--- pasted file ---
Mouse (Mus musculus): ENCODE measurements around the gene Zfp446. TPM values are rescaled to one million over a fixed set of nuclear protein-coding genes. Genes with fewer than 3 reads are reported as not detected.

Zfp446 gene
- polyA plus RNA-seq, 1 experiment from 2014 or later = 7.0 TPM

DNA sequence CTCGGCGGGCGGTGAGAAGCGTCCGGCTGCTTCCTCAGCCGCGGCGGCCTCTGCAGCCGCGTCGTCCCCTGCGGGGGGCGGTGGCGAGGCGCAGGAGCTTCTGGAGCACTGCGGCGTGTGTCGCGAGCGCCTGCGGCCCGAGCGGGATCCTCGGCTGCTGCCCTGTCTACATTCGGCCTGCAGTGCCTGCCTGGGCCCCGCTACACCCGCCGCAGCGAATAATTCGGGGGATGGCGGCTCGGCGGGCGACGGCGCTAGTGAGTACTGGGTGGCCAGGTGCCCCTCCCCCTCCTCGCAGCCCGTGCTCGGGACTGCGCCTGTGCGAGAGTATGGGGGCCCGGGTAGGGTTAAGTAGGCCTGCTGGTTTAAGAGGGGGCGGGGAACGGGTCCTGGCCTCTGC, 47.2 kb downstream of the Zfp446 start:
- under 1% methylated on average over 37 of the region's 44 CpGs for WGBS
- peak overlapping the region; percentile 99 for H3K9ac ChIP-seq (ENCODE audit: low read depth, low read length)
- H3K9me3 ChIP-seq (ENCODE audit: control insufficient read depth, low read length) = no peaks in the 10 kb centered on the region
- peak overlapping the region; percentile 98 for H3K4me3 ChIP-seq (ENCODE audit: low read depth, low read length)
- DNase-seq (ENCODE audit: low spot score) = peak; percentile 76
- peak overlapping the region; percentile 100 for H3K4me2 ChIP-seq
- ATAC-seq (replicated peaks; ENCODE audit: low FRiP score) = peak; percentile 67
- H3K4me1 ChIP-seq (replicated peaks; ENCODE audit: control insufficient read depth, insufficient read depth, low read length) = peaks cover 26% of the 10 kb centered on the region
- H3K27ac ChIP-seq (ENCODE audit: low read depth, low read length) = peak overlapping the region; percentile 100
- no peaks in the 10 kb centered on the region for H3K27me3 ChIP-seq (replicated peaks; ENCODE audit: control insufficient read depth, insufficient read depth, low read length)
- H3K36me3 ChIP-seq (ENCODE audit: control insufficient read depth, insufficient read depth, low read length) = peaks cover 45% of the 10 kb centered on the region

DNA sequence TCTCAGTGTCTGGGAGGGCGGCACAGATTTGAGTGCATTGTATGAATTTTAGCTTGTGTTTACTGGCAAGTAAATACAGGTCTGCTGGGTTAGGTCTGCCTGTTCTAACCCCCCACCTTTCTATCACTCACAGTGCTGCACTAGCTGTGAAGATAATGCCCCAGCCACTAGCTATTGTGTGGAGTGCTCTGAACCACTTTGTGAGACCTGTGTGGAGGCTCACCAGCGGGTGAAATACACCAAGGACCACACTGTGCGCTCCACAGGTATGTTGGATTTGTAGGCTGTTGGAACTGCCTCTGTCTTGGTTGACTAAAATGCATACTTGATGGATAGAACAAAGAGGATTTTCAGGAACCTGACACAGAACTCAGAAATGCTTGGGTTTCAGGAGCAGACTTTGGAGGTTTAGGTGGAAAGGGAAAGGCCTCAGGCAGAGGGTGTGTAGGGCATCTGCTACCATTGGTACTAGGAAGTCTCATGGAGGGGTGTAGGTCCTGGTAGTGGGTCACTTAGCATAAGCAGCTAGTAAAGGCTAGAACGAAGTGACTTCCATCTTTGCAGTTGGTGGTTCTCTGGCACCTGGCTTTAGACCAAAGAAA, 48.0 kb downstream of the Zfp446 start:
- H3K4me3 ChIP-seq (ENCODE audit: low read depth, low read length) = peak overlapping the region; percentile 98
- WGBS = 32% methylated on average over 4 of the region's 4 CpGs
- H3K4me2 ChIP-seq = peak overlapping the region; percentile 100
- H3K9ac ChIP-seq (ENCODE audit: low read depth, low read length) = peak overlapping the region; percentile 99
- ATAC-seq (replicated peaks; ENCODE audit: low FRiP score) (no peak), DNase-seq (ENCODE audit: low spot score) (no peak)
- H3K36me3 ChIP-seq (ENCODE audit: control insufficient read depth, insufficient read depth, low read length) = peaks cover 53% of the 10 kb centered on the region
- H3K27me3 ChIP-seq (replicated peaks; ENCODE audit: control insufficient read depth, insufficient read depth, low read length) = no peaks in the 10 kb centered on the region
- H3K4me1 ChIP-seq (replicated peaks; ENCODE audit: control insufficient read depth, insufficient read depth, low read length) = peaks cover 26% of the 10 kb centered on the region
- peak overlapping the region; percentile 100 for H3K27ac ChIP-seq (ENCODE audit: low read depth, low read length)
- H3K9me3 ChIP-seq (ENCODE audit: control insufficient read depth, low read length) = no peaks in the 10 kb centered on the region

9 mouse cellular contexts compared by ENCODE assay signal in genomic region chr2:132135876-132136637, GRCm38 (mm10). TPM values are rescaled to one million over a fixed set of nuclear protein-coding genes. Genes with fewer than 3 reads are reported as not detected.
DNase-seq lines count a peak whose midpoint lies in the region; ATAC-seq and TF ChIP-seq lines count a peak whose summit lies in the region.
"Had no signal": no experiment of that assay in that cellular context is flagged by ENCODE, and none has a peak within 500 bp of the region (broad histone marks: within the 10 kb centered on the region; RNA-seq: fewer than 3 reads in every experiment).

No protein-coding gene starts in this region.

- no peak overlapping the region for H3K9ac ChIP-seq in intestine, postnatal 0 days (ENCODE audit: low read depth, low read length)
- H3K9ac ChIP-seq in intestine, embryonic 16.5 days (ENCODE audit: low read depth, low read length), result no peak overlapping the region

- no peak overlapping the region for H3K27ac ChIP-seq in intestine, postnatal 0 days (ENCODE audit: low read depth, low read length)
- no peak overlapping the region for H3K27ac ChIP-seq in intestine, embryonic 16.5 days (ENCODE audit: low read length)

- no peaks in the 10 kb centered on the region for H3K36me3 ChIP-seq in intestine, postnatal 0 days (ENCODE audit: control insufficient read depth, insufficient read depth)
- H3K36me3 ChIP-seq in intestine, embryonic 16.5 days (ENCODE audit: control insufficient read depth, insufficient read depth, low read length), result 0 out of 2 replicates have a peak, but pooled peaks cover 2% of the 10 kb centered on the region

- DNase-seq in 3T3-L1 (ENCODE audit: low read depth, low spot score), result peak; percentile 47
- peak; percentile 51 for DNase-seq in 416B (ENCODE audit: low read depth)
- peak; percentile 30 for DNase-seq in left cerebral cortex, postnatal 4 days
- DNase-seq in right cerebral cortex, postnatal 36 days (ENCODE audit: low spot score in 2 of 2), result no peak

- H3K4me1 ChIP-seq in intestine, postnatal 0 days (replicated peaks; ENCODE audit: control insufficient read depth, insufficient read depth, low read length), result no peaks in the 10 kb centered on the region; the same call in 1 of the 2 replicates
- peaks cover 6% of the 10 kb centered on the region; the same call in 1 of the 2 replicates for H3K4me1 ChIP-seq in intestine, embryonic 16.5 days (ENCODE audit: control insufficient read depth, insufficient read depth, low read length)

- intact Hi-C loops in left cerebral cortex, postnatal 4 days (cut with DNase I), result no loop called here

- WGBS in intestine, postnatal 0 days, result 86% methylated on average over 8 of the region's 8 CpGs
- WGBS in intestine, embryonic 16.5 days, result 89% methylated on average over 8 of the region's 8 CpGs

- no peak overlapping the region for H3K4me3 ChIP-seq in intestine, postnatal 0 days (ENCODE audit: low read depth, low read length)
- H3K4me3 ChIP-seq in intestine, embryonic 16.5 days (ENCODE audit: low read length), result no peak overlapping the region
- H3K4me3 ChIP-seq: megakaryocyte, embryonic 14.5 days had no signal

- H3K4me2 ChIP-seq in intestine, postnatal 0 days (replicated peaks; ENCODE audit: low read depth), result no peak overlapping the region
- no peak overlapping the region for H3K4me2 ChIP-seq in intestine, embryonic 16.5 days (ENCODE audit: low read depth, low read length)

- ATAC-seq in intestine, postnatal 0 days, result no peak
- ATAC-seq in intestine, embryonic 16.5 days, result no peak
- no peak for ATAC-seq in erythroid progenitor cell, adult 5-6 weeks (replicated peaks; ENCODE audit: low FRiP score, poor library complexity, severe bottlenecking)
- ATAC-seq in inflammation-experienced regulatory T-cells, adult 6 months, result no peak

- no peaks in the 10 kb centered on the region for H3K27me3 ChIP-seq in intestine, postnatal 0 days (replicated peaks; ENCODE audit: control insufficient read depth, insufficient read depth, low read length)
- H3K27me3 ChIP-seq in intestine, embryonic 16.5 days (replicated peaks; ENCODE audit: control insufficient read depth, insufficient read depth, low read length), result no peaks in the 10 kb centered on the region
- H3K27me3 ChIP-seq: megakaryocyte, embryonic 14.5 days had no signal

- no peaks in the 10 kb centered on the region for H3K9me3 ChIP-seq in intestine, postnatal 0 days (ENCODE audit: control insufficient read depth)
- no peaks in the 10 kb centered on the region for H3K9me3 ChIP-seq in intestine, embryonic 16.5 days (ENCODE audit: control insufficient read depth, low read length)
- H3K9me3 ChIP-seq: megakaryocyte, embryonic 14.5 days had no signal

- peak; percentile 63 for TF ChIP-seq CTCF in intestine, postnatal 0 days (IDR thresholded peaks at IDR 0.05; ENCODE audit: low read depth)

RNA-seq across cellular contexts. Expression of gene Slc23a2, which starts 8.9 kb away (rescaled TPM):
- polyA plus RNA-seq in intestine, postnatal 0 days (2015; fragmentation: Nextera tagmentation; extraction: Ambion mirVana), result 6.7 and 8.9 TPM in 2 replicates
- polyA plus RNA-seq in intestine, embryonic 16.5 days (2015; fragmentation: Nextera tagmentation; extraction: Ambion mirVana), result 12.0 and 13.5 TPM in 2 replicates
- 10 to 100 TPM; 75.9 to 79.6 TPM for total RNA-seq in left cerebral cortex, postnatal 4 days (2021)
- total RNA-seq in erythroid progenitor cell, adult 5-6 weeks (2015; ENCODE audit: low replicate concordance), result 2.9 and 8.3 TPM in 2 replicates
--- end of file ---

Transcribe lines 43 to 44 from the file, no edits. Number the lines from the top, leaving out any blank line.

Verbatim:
- intact Hi-C loops in left cerebral cortex, postnatal 4 days (cut with DNase I), result no loop called here

- WGBS in intestine, postnatal 0 days, result 86% methylated on average over 8 of the region's 8 CpGs